Arduino Theremin Activity #3: Human Hearing (cont)


Having demonstrated the outer bounds of human hearing, the Arduino theremin is used to demonstrate the limitations within human hearing. Smaller and smaller intervals show the difficulty of discerning small changes in pitch, and the degree to which this varies at different points in the audio spectrum.


  • One functioning Arduino theremin (Make Magazine or Open.Theremin)
  • Amplification for theremin
  • One computer with Frequency Analyzer (such as FreqAnalyst hosted in Audacity)
  • Audio spectrum chart 

A keyboard amplifier or set of hi-fi speakers are the best options for reproducing the full range of a theremin. The most cost-effective option is to determine your connectivity needs and search locally (perhaps even at your institution) for second-hand items.

Student Level



  • Spectrum
  • Audio
  • Frequency
  • Pitch
  • Hertz
  • Cents
  • Decibels
  • Interval
  • Cochlea
  • Psychoacoustics 

Suggested Plan

For this demonstration you will not need the upper and lower extremes of your instrument’s range; instead you will want the finest possible control over pitch. If possible, adjust your pitch control so that intervals are more widely spaced.

When ready, demonstrate each of the following intervals first by bending the pitch audibly from one to the other, and then by lowering the volume before changing so that both are heard individually. Keep an eye on your frequency analyzer. 
Starting at a frequency close to each of the following, demonstrate differences of 1 semitone (100cents), 1 quartertone (50 cents), and one eighth tone (25 cents).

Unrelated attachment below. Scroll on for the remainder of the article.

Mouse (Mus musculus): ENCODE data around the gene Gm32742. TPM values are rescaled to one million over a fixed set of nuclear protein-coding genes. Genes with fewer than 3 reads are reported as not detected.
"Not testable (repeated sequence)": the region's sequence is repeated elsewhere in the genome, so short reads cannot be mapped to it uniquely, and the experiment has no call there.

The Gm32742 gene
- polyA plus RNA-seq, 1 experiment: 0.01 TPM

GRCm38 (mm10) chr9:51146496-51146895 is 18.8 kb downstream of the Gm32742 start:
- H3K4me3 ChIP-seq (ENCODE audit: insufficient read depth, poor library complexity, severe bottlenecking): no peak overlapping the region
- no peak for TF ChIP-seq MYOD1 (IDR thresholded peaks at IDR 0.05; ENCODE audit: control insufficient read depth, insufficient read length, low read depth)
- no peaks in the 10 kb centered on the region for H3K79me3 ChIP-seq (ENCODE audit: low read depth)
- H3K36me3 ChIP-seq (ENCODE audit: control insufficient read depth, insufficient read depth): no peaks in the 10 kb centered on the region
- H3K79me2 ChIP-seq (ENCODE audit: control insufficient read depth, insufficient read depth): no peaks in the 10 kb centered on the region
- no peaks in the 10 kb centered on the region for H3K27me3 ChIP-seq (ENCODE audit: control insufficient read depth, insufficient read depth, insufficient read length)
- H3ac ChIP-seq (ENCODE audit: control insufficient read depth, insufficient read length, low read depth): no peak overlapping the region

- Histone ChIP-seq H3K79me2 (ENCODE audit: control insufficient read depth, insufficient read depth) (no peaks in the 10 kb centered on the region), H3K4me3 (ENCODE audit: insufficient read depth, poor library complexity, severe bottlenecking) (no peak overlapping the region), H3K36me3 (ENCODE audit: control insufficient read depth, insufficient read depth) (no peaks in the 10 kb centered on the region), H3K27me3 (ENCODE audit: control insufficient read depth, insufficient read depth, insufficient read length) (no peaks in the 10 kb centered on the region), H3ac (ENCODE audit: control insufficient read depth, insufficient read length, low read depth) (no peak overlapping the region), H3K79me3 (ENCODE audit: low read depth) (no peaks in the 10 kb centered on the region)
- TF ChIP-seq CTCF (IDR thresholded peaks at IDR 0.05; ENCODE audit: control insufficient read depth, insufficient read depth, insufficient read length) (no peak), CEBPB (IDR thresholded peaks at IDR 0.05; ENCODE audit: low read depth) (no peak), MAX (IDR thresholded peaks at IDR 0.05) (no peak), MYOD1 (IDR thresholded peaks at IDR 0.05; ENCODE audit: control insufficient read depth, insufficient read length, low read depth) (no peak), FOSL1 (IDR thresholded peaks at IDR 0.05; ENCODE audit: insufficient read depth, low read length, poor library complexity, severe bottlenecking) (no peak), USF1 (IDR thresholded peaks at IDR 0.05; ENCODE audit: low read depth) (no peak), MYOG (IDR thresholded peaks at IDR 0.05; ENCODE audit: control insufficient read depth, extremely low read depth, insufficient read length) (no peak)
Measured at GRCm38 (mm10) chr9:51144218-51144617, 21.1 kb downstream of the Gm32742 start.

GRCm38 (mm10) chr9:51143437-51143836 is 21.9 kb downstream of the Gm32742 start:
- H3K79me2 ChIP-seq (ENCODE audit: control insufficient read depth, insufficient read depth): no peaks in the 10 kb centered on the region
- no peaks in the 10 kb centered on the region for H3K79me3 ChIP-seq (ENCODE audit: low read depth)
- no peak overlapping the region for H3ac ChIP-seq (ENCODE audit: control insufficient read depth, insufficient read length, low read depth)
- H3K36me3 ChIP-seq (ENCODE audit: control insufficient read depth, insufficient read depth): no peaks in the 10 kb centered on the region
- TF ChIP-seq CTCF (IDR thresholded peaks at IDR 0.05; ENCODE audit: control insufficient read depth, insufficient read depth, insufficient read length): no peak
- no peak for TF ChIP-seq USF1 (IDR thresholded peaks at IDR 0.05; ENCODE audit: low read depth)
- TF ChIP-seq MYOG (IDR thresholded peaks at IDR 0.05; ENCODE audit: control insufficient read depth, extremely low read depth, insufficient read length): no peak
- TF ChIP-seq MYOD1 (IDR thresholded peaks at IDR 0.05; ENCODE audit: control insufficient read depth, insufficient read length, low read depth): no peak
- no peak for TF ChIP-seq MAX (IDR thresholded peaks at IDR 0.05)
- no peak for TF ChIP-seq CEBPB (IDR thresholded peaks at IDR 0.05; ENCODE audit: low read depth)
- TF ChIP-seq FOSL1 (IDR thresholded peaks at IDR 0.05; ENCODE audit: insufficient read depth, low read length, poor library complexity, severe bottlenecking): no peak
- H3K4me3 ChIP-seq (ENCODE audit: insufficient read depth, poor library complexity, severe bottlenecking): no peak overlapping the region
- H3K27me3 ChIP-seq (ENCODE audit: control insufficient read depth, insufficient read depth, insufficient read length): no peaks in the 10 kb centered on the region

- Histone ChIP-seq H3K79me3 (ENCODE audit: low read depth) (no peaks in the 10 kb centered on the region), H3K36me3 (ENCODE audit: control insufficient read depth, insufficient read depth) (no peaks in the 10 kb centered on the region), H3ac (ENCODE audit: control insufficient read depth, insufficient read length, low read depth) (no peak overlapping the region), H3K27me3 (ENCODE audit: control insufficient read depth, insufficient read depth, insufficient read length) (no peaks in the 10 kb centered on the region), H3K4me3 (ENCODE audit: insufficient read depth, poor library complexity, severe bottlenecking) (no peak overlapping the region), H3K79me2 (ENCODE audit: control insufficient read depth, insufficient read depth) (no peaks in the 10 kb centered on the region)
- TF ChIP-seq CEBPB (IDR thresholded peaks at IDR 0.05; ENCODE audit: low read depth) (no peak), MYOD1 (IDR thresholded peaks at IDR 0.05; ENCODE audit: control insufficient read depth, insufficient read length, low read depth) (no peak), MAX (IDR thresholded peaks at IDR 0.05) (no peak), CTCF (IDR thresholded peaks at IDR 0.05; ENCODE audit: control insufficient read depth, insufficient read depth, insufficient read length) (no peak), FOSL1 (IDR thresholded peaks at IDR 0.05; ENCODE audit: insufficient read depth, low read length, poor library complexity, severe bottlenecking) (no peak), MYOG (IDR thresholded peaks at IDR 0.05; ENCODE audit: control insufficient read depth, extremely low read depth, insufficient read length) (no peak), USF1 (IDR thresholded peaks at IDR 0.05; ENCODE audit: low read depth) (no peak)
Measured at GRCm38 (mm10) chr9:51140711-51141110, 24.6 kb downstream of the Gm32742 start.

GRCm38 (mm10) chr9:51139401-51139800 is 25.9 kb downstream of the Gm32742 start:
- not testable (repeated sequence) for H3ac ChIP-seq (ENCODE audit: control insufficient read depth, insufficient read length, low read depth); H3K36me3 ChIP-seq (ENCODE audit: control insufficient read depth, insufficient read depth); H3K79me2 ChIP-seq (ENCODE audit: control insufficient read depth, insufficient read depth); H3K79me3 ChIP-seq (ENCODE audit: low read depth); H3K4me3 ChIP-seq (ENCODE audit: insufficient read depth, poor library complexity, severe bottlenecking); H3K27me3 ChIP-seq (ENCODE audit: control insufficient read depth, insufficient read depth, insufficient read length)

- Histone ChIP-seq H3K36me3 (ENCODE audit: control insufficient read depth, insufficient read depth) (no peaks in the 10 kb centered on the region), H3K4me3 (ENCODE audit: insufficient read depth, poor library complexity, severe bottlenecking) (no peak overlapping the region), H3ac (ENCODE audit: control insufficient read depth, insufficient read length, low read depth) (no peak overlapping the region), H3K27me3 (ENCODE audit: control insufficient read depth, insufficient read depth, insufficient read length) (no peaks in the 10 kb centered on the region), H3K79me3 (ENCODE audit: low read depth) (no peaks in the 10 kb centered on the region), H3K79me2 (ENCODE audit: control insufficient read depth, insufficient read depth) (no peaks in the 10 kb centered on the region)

1. 100 Hz
  2. 500 Hz
  3. 1000 Hz
  4. 2000 Hz
  5. 4000 Hz
  6. 8000 Hz
  7. 16,000Hz

[Image: Cents to Hz Conversion Chart] (hard to read)

Remember that your starting frequency need not be exact; within 100 Hz on either side is probably fine. The deviation (either up or down) should be as precise as possible though. 

It should become apparent that discrete tones are more difficult to distinguish from one another than those played continuously, and that smaller differences are harder to detect. It should also become apparent that the smallest differences are easier to detect in some registers than in others. This is related to Lesson 2, where we showed that some frequencies sound louder than others to the human ear.

Related Concepts

  • Interval
  • Consonance/Dissonance
  • Scale
  • Harmony
  • Chord
  • Melody
  • Intonation


If two functioning theremins are available the relationship between closely spaced (or mathematically related) frequencies can be illustrated through beating. This demonstrates the importance of phase relationships.

Additional Resources

SFU Acoustic Ecology Handbook – Intervals

SFU Acoustic Ecology Handbook – Frequency response (with audio examples)

SFU Acoustic Ecology Handbook – Loudness Contours

Hein Computing: Intonation



We encourage teachers to use and alter these lesson plans.  But, don’t be shy!  Please let us know what you do and send us photos, videos, or notes.  We’d love to hear from you.

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